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Summer Issue

Biology of Dandelions





A beautiful Dandelion
A beautiful flower, or not?

By Johnny Caryopsis

Dandelion. Such a simple, beautiful sounding word: "dandy lion". And yet, a word capable of conjuring up outright hatred and loathing, at least among gardeners and fanciers of pure green lawns. There is likely no other plant in North America so hated and yet so successful. Yes, successful.

In biological terms Dandelions are wildly successful. This introduced weed has spread to vast regions of the continent and occurs in astounding numbers. In Darwinian terms that's successful. Dandelions are so successful that they can dominate and displace much of the local native flora. They're a lot like us, and by us I mean the descendants of the European immigrants who now dominate the human population of North America. Never thought of yourself in terms of being a weed before, have you?

Perhaps it's because we see Dandelions as a real competitor for the space we so want to control and dominate that we hate them so. Personally, I think our hatred of Dandelions is a cultural thing, passed on from one generation to the next, simply because it's what our parents did. (That's how fear of snakes and bugs gets transmitted from generation to generation, too. That's how "culture" works, we do what our parents did.) Whatever the reason, this is a plant responsible for a multi-billion dollar a year war waged with chemicals and motorized weaponry (lawn mowers and trimmers). Millions of people ardently wage that war year after year in the pursuit of the perfect lawn.

A beautiful Dandelion
The future?

Can we continue (never mind, win) the war on Dandelions in our urban spaces? More and more jurisdictions are choosing to ban pesticide use for cosmetic purposes, and that's probably a good thing for the long-term health of our kids, but I'm convinced that the outcome of these decisions will be tough to live with for some. Without herbicides, lawns will be full of Dandelions, it's just that simple. No one has yet found any biological means of controlling this species. Proper lawn care practices can help to minimize Dandelion infestations, but they cannot eliminate them. People are going to have to learn to love their enemy, or least tolerate them, or they're going to be driven nuts.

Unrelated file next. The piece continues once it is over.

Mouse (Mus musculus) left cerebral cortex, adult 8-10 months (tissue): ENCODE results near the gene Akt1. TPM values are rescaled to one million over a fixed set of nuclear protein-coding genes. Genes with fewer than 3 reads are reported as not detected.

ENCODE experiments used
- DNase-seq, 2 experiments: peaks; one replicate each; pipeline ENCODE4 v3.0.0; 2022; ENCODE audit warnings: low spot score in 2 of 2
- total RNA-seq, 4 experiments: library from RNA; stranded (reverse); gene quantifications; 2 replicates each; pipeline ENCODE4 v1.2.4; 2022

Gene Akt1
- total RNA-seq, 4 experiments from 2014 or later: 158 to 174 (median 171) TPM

Me, I'm at peace with Dandelions. In my small urban yard I still remove what I consider to be excess numbers of large Dandelions. I spend a few hours every spring digging out the bigger ones with my weed poker, but I know I can never defeat them entirely. And I have developed a grudging respect for a living thing that continues to thwart all our best efforts to destroy it. Long live Dandelions! (If you can't beat'em, join 'em!)

I hope you'll continue on and read more about Dandelions, take the link below.

Yikes, where'd all those ads for herbicides come from? Well, in case you didn't know how Google Ads work, here's a little primer. We run the Google Adsense program on NatureNorth to make a couple of bucks (it pays our server costs and buys a cup of coffee every day), plus it tells us what people are viewing on the site. We try to do more of the kind of articles people like. The ads that appear on a given page are chosen by computers (All hail our computer over-lords!) based on the content of that page. If the word "Dandelion" pops up lots on a page, then, of course, you're going to see ads for ways and means of killing dandelions, because that's what everyone wants to do, right?

The other way ads are chosen is by what YOU have been seeing and doing on-line. That's right, the computers at Google are watching you! If you're on websites that have Google Ads or if you've been using Google to search for something, then they've taken note of that, and the ads you see will be slanted towards those topics. The reality is, we at NatureNorth have no way of telling what ads you are seeing on a given page. So if you do see ads on our site that you find in any way offensive, please let us know (Email NatureNorth), but more importantly, tell Google, they put them there.

Carry on for more on the Biology of Dandelions!

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